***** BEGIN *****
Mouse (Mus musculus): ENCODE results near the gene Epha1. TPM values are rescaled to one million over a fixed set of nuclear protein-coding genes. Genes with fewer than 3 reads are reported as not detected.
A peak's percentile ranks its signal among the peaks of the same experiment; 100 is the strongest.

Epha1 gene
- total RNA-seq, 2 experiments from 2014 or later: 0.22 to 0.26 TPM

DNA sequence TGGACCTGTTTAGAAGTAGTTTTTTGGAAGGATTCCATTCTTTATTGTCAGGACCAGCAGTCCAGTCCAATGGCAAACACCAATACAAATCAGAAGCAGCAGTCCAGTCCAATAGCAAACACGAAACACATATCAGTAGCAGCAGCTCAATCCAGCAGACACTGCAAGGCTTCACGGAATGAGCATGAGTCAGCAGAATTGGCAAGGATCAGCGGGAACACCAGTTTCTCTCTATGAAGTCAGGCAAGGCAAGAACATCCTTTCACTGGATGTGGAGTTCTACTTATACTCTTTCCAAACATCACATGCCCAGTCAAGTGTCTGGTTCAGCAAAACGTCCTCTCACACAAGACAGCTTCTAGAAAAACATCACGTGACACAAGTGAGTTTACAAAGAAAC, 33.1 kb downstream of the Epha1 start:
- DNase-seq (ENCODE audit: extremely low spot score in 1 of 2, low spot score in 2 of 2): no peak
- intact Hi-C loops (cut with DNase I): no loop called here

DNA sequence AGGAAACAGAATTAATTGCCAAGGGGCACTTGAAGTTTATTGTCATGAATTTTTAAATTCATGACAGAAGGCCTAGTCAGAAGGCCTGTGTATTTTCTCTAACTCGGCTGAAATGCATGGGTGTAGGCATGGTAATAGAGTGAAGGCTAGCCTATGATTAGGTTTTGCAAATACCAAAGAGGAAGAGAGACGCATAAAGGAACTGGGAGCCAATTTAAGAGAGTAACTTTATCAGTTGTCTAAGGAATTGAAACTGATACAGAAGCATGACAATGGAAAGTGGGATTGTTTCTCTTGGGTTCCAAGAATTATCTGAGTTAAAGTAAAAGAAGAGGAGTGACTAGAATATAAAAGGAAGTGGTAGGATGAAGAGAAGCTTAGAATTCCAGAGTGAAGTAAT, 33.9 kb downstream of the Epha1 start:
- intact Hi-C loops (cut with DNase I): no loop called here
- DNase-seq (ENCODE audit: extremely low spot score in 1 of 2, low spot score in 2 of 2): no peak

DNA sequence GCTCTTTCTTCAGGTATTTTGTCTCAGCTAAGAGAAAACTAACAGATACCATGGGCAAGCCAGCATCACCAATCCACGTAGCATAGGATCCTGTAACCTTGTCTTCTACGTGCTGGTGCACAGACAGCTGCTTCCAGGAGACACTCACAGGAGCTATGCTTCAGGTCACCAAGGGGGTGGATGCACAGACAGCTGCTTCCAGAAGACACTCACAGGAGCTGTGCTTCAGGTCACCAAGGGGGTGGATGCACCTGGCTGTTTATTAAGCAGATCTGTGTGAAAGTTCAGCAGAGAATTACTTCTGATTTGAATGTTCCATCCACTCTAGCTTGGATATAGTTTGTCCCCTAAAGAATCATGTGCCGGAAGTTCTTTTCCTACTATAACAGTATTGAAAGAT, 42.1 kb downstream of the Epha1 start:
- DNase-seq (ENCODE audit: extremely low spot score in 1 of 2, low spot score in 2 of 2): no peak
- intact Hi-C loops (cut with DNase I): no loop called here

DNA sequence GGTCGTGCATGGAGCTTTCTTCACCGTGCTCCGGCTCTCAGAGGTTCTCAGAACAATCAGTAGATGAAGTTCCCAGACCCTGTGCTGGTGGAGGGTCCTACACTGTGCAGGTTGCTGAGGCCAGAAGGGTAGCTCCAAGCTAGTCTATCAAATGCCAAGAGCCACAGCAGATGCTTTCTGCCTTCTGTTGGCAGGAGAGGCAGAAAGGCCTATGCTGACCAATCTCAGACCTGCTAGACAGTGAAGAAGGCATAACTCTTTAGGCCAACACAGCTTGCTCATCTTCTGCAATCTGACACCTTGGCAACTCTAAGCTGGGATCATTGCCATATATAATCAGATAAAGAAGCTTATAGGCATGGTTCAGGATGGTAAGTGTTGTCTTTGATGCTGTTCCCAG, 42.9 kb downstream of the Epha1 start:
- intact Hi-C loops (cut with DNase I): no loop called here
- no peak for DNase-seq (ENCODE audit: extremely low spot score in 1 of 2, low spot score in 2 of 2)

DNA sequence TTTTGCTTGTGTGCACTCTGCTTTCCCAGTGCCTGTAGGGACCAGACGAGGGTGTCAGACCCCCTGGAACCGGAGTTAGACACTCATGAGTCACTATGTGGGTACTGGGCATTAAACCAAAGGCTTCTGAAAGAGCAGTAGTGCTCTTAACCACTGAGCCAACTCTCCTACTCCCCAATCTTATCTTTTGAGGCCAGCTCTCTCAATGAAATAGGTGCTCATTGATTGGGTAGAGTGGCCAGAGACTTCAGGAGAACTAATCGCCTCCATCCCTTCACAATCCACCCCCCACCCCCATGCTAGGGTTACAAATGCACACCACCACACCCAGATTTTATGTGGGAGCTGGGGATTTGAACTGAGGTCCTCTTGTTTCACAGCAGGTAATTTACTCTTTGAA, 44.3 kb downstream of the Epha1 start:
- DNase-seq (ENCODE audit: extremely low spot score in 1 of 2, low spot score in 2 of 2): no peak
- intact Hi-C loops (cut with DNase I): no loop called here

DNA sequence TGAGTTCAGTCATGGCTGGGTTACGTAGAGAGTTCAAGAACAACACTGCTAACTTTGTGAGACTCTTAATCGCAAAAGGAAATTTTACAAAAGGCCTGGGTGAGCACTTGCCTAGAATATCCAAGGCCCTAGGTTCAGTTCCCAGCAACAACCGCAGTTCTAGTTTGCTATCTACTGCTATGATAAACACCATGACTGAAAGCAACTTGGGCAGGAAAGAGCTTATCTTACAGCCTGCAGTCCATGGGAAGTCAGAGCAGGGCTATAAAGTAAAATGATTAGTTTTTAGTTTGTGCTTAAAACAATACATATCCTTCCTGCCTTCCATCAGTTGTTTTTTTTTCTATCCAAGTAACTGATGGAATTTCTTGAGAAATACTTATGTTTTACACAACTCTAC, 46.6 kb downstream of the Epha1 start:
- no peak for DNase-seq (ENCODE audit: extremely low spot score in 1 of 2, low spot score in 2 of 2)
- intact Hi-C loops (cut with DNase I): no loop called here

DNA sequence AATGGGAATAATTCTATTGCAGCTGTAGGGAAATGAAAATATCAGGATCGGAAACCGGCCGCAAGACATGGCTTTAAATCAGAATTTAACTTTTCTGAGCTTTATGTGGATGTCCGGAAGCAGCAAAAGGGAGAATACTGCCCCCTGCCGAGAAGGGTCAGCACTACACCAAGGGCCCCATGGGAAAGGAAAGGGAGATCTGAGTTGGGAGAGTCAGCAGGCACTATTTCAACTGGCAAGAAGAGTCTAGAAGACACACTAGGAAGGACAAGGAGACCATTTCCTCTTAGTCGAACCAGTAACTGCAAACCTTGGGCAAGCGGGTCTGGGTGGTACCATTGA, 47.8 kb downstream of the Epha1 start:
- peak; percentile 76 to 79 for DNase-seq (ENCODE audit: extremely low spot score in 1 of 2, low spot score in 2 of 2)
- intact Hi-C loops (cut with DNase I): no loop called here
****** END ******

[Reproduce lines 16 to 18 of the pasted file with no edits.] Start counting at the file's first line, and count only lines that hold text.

- no peak for DNase-seq (ENCODE audit: extremely low spot score in 1 of 2, low spot score in 2 of 2)

DNA sequence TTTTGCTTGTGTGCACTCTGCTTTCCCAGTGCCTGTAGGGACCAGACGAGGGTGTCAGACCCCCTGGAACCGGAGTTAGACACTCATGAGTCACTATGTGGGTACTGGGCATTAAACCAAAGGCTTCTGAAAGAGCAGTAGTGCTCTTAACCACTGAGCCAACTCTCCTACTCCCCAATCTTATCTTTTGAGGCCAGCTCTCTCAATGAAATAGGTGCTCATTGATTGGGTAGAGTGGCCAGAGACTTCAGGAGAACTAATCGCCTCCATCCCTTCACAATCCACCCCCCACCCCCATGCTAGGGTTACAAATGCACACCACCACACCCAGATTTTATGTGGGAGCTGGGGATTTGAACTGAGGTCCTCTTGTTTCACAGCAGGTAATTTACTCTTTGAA, 44.3 kb downstream of the Epha1 start:
- DNase-seq (ENCODE audit: extremely low spot score in 1 of 2, low spot score in 2 of 2): no peak